[SGD01-P03] Satellite Laser Ranging Network: Where Should a New Station Be Placed? [Part II] For Better Satellite Orbits
Keywords: GGOS, Satellite Laser Ranging, Precise Orbit Determination
Satellite Laser Ranging (SLR) is one of the most precise techniques to determine the orbits of satellites. About 35 SLR stations are being operational all over the world but the distribution of the current station network is not uniform. In particular, there are only 7 stations in the Southern hemisphere and there is no stations below 37 degrees latitude. It is found that this results in relatively less accurate orbit determination in the southern hemisphere.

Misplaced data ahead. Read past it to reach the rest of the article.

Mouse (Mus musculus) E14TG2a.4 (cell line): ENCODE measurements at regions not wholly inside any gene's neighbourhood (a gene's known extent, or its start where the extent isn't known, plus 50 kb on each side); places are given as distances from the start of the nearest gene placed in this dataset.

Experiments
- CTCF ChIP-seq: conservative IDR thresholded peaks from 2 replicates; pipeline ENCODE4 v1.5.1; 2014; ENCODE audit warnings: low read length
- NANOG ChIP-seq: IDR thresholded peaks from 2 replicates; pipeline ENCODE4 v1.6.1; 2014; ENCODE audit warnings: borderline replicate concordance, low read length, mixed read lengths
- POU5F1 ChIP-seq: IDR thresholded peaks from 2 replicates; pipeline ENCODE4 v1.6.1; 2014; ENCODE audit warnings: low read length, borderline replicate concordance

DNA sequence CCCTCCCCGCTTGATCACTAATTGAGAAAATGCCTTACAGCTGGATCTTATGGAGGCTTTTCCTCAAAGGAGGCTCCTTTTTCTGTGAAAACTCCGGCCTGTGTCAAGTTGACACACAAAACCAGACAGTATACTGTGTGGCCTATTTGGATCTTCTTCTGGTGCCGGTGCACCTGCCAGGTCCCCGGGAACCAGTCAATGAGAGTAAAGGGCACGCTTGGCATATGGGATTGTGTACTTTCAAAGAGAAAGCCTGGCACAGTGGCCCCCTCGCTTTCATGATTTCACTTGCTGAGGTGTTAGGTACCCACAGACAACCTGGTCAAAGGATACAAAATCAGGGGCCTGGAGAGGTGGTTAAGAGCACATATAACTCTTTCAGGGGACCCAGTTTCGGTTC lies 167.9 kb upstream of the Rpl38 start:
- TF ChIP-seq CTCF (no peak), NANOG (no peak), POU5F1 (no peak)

A virtual station is added to the existing SLR network to evaluate the impact of a future station. The simulation procedure is similar to our previous study (Otsubo et al., EPS, 2016). Combining a simulated data set of a virtual station to the real existing data set, orbit determination procedures are simulated. For instance, assuming an active SLR station at Syowa (69S, 39E), the time-varying formal errors of Jason-2 and Cryosat are improved in the southern high latitude region by 20 to 30%.